Prof Moritz van Vuuren, Extraordinary Professor at the University of Pretoria’s Department of Veterinary Tropic Diseases is warning that resistance against antibiotics is as challenging as climate change.
“Therefore, it is important to use antibiotics as much as possible, but also as little as possible,” Van Vuuren said at the Red Meat Abattoir Association’s conference being held near Stellenbosch in South Africa’s Western Cape.
A global action plan was also launched for this purpose. South Africa forms part of the plan.
Resistance against antibiotics happens when too much or too little of it is used.
“Antibiotics are the ‘victim’ of its own success,” Van Vuuren said.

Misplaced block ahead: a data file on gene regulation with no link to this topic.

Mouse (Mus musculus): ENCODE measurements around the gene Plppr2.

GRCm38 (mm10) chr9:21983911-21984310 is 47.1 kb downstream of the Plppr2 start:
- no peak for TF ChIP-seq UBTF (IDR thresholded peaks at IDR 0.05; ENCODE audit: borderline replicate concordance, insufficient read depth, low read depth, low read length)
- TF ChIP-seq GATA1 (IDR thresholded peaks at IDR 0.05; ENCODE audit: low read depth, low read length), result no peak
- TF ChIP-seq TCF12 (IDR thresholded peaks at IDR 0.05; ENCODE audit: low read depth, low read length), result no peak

Since its development, it has been widely used and has become cheaper. The last antibiotic-type was developed in 1987, which emphasized the need for other types of essential medication for e.g. blood pressure.
“Can’t just be withdrawn”
However, Van Vuuren warned, antibiotics can’t be withdrawn for the use of animal and human health without serious repercussions. This will be a threat to food security.
He said the answer lies in correct usage and to stop using the product after treatment.
Today, it is unethical for a vet to prescribe antibiotics on a large scale. However, farmers will still have access to the medicine for the sake of animal health, but it should be limited to the bare minimum.
Van Vuuren also warns that vets should use as little antibiotics as possible to minimize resistance.